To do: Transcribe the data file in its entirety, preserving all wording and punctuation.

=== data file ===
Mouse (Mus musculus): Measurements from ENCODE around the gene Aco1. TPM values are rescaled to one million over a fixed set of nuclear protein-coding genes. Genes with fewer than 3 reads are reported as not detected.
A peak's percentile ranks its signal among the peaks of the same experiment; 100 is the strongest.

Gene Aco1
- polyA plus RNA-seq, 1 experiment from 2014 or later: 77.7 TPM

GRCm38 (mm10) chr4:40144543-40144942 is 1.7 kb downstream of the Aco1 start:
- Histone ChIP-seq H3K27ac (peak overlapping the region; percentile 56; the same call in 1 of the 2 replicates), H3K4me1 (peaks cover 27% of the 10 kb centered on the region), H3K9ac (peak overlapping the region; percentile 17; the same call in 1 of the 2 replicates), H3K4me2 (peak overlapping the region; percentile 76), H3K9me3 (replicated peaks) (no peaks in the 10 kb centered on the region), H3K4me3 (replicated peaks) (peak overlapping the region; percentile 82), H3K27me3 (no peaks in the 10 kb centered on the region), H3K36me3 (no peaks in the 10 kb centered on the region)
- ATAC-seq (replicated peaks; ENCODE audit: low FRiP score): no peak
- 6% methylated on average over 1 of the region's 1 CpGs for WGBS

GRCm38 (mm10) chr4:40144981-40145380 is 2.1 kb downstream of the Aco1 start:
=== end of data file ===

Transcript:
Mouse (Mus musculus): Measurements from ENCODE around the gene Aco1. TPM values are rescaled to one million over a fixed set of nuclear protein-coding genes. Genes with fewer than 3 reads are reported as not detected.
A peak's percentile ranks its signal among the peaks of the same experiment; 100 is the strongest.

Gene Aco1
- polyA plus RNA-seq, 1 experiment from 2014 or later: 77.7 TPM

GRCm38 (mm10) chr4:40144543-40144942 is 1.7 kb downstream of the Aco1 start:
- Histone ChIP-seq H3K27ac (peak overlapping the region; percentile 56; the same call in 1 of the 2 replicates), H3K4me1 (peaks cover 27% of the 10 kb centered on the region), H3K9ac (peak overlapping the region; percentile 17; the same call in 1 of the 2 replicates), H3K4me2 (peak overlapping the region; percentile 76), H3K9me3 (replicated peaks) (no peaks in the 10 kb centered on the region), H3K4me3 (replicated peaks) (peak overlapping the region; percentile 82), H3K27me3 (no peaks in the 10 kb centered on the region), H3K36me3 (no peaks in the 10 kb centered on the region)
- ATAC-seq (replicated peaks; ENCODE audit: low FRiP score): no peak
- 6% methylated on average over 1 of the region's 1 CpGs for WGBS

GRCm38 (mm10) chr4:40144981-40145380 is 2.1 kb downstream of the Aco1 start: